Functional Genomics in Plants


The first complete plant genome sequence to be determined was that of the model plant Arabidopsis thaliana, which was published in 2000. This was followed by the first drafts of the rice genome sequence in 2002. Since the publication of these landmark genomes, the development of high throughput sequencing technologies has reduced the time and cost of obtaining genome sequences to a fraction of that required a decade ago. This has enabled the sequencing of many plant genomes and thus a vast amount of genome sequence information is available to the researcher. The goal of functional genomics is to determine how these genome sequences generate plant phenotypes. The focus of most functional genomics research is to determine the function of all the genes involved in a particular process. To achieve this, functional genomics uses techniques and analyses that can survey the entire complement of genes in a genome. This chapter discusses the most commonly used functional genomics methods.

Key Concepts:

  • Advances in sequencing technologies are making entire genome sequences relatively easy to obtain.

  • The goal of plant functional genomics is to understand how the genome generates the phenotype of the plant.

  • Comparison to other gene sequences can often identify a likely function for a gene.

  • Array and sequencing based methods can be used to show where and when all the genes in an organism are expressed.

  • Gene function can be determined by knocking out or reducing gene function and can be achieved by insertion, chemical mutagenesis or RNAi.

  • High throughput methods using recombination‐based cloning enable many tests of gene function to be applied on a genome‐wide scale.

Keywords: expression arrays; transcriptomics; reverse genetics; sequence annotations; insertion mutants; RNAi

Figure 1.

Array technologies for comprehensive assessment of gene expression. Microarrays are made by amplification of individual inserts from plasmid libraries containing different cDNAs, genes or gene fragments by polymerase chain reaction (PCR). The amplified fragments are individually dotted onto a glass slide by a gridding robot (top left of figure). DNA chips are synthesised by printing or deposition of oligonucleotides designed from genome or cDNA sequence data (bottom left of figure). Sample mRNAs are labelled with fluorescently labelled nucleotides, for example by reverse transcription with an oligo dT primer to start the labelling reaction. By labelling two samples with different fluorescent dyes a comparison of mRNA abundance between the two samples can be made. The two labelled samples are mixed and hybridised to the same array or chip. The fluorescence signal at each element on the array is visualised by scanning with a sensitive microfluorimeter. After normalisation of the signals from the two dyes, yellow indicates equal expression while red or green signals indicate that the gene was more highly expressed in sample 1 or 2 respectively. DNA chips are often hybridised with one sample at once and the signal intensities for the oligonucleotides for each gene are then used to quantify mRNA expression and these values can then be compared between chips.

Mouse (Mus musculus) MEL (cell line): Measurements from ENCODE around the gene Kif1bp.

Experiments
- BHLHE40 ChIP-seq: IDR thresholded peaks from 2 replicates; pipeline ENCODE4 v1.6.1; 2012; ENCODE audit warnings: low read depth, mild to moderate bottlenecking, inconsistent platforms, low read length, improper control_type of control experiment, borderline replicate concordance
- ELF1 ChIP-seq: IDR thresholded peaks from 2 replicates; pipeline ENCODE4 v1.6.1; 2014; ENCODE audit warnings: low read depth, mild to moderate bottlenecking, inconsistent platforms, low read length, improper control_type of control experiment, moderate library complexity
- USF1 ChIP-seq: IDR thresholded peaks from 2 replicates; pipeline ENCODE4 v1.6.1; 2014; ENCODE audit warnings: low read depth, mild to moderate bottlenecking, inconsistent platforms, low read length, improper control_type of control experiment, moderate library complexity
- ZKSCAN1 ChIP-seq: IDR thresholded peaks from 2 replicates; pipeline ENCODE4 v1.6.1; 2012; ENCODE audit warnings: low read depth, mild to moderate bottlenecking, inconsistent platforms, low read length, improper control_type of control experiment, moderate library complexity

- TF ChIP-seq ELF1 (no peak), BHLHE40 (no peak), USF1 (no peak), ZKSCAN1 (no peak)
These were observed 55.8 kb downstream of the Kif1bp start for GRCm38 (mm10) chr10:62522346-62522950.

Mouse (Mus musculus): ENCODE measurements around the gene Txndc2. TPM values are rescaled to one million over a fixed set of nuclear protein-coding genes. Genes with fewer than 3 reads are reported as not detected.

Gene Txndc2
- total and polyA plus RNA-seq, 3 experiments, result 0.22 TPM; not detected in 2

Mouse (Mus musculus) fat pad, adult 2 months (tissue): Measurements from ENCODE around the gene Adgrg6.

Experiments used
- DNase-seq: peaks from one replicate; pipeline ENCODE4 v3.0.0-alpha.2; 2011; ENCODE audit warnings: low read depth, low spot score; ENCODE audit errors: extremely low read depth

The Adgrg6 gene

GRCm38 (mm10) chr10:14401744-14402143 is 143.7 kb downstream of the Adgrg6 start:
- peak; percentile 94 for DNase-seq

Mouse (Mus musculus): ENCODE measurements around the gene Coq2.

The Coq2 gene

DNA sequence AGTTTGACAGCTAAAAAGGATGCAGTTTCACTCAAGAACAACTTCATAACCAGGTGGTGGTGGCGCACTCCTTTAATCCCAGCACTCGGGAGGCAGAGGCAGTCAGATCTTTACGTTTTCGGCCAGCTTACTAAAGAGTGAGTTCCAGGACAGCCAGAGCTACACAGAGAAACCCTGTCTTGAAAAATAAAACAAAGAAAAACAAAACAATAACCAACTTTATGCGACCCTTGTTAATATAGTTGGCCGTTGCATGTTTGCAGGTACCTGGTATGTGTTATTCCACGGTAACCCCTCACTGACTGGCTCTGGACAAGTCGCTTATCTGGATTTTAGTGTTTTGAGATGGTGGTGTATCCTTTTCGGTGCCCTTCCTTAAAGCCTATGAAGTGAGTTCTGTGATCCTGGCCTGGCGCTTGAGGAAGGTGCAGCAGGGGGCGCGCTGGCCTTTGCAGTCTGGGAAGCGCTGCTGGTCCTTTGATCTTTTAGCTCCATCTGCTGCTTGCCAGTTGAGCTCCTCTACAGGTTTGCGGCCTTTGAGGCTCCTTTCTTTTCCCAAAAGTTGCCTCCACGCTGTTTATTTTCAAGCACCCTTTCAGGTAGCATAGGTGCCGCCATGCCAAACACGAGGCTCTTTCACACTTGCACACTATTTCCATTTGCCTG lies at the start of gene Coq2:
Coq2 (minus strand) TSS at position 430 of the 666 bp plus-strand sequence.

Figure 2.

Commonly used approaches to obtaining loss‐of‐gene function or reduced gene function in plants. (a) Large populations of insertion mutants are produced using either T‐DNA or transposable elements. DNA is prepared from individuals in the population and then pooled for screening by PCR. Typically, PCR is carried out using a primer in the insertion and another in the gene of interest; multiple primer sets can be used to cover a whole gene and allow for both orientations of the inserted elements. Further rounds of PCR are then carried out on DNA from individual plants from positive pools to identify the plant with the insertion in the gene of interest. (b) Databases of known T‐DNA and transposon insertion sites exist for many model species. These can be used to identify and order insertion mutants in a candidate gene. Small genes, such as those encoding miRNAs, often have no insertion and hence other methods need to be used to assess their function. (c) The mRNA of a candidate gene can be targeted by either hairpin RNAi where an inverted repeat of about 300–500 nucleotides of the target mRNA is expressed in a plant or by an artificial miRNA construct where the precursor of a plant miRNA is engineered to produce a miRNA that targets the candidate gene. (d) TILLING identifies plants carrying point mutations in a candidate gene. To identify plants with point mutations in the gene of interest, PCR is carried out across a region of the candidate gene in pools of DNA from plant lines carrying point mutations. The PCR products are melted and re‐annealed giving rise to a base mismatch where a mutant and wild type sequence are annealed. The mismatch is digested by Cel I; cleavage is usually detected by electrophoresis methods.



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Further Reading

Kahl G and Meksem K (2008) The Handbook of Plant Functional Genomics: Concepts and Protocols. Weinheim: Wiley‐VCH.

Morot‐Gaudry JF, Lea P and Briat JF (2007) Functional Plant Genomics. Enfield, NH: Science Publishers.

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Helliwell, Chris(May 2012) Functional Genomics in Plants. In: eLS. John Wiley & Sons Ltd, Chichester. [doi: 10.1002/9780470015902.a0002023.pub2]